I am seeking the unanimous consent of the House to immediately withdraw this bill.

Budget Implementation Act, 2001Government Orders

March 15th, 2002 / 12:40 p.m.
See context


Mac Harb Liberal Ottawa Centre, ON

Madam Speaker, it gives me great pleasure to speak to the legislation as part of the overall government budget and overall government agenda.

When the Minister of Finance presented his budget to the House it focused on two elements: the economic security of Canadians and the personal security of Canadians. They are the themes of the budget because they reflected the priorities of Canadians. When Canadians were asked to define the two most important issues concerning them, they outlined the questions of economic security and personal security.

I do not want to spend too much time talking about the economic front because today we are dealing mainly with the part of Bill C-49 that concerns the security component of the budget.

The government predicted economic growth in 2001-02 in the vicinity of 1.1% to 1.3%. If we look at the international and North American climates our forecasts are very objective and very well balanced. From all economic indicators we have seen so far we are not doing that bad at all. In fact we are doing a lot better than we forecasted.

It is important to note that after 28 years of deficit year after year and government after government missing their forecasts, this government was able to end the deficit. We were able to post close to $17 billion in surplus in the year 2001-02.

As well we were able to pay in excess of $36 billion on the national debt. We balanced our books. We were able to free in excess of $2.5 billion to $2.6 billion on an annual basis, money which otherwise would have gone to pay interest on the debt.

In addition, the government was able to do a tremendously positive thing with regard to interest rates and inflation. Canada has the lowest interest rate and the lowest inflation rate in close to 40 years.

All this came about without hurting the government's commitment to our social programs. On top of what I have mentioned the government has committed in excess of $100 billion in tax reductions. Canadians can see the benefits of good, sound government policies.

Canadians have told us they are exceptionally concerned about their personal security. That is why one component of the budget dealt with this issue very directly. The government has committed close to $7.7 billion over the next five years toward enhancing security for Canadians. Another $6.5 billion has been dedicated to securities and to the Canadian military. More than $1.2 billion were for initiatives designed to make Canada's borders more secure and efficient.

Let us look at some of the specific things the government has clearly stated. The approach of last year's budget was to ensure that security is paramount for Canadians and to ensure that the government has put more emphasis on increasing intelligence in policing, enhancing screening of arrivals at Canada's airports and border points, and to ensure that our people, both civilians and military, are better prepared for cases of emergencies.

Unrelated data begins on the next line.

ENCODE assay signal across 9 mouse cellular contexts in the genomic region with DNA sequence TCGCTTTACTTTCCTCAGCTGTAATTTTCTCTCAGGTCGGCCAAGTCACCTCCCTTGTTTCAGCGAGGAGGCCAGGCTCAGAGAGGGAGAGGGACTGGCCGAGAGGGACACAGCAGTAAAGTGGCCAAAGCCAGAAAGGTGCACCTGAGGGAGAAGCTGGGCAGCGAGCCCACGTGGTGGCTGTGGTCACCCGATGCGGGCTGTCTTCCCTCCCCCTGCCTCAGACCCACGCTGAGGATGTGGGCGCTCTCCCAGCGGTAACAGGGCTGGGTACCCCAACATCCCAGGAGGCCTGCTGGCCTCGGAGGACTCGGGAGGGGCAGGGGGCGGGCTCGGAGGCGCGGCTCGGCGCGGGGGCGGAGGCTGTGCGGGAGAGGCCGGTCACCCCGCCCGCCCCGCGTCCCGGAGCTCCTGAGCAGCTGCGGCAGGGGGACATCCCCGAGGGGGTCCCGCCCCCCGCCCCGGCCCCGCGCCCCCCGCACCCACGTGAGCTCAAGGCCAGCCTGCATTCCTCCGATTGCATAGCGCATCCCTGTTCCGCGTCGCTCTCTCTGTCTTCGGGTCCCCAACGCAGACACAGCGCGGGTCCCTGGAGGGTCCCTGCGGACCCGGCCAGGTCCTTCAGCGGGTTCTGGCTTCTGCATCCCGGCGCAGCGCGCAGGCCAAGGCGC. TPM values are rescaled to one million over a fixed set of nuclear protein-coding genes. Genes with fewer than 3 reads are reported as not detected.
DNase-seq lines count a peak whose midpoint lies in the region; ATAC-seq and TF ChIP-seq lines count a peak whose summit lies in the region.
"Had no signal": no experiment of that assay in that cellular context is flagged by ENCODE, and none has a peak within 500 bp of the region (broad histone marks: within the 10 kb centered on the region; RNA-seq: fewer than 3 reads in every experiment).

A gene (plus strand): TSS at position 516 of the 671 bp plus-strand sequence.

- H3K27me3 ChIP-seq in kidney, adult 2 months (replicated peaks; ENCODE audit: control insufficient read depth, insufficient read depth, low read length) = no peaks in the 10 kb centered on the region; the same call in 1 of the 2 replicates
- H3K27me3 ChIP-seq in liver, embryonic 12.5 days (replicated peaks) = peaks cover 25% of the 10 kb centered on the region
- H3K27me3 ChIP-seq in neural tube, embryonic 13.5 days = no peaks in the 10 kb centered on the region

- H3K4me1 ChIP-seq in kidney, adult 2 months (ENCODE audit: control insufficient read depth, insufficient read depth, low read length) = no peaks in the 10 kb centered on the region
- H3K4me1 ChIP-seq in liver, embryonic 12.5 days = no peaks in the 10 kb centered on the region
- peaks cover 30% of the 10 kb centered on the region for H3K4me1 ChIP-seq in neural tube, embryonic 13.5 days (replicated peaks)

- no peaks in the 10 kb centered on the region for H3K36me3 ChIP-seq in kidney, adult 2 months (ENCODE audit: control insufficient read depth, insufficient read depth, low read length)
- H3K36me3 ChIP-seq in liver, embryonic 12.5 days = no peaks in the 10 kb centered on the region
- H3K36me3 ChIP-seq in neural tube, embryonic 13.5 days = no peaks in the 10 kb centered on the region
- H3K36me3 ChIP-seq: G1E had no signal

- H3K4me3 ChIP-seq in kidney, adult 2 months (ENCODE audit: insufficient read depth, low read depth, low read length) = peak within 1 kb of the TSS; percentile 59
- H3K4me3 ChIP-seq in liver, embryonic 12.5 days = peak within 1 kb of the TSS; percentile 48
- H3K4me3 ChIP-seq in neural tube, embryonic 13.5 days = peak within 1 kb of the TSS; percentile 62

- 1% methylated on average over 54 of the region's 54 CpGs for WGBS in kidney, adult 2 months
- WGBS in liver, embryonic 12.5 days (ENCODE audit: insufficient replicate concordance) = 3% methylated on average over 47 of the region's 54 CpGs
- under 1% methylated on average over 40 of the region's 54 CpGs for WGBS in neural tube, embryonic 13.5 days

On the intelligence and policing side the government has committed in excess of $1.6 billion over the next five years. Some of that money will go toward equipping and deploying more intelligence officers and frontline investigative personnel. This funding will go to federal departments and agencies including the RCMP and CSIS. The government has also provided resources to improve co-ordination among different law enforcement agencies in different parts of the country including the territories and to ensure that there is more sharing of intelligence between national and local security agencies.

The government is ensuring that we have more resources for marine security through greater funding for coastal surveillance and to strengthen the Financial Transactions and Reports Analysis Centre of Canada so we can deal with some of the offshore terrorist financing.

On the other front, that of the screening of entrants to Canada, the government has invested close to $1 billion to ensure better and more accurate screening of people who arrive on our shores. We will have more resources for detention and removal of those who arrive illegally, a quicker determination of refugee claimants and a system that is fraud resistant when it comes to people wanting to obtain visas or those who arrive in Canada with fake visas.

The third front is emergency preparedness and support for our military. The government has invested, as I said before, close to $1.6 billion. Some of that money will go to doubling the capacity of joint task force 2 which is doing a marvellous job right now in Afghanistan. Part of that money will go toward military funding, including support for participating in the international war on terrorism.

We have put more emphasis on enhancing the different networks to improve on the types of equipment and infrastructure systems our security agencies use. We have put more emphasis on protecting critical national infrastructure such as highway and airport facilities for water treatment, hydro systems and other infrastructure systems across the country.

One of the things that the government came forward with in budget 2001 was a new approach to air security. That is where Bill C-41 comes into the picture. The government has committed to allocate close to $2.2 billion over the next five years to make air travel more secure and to ensure security for Canadians who travel.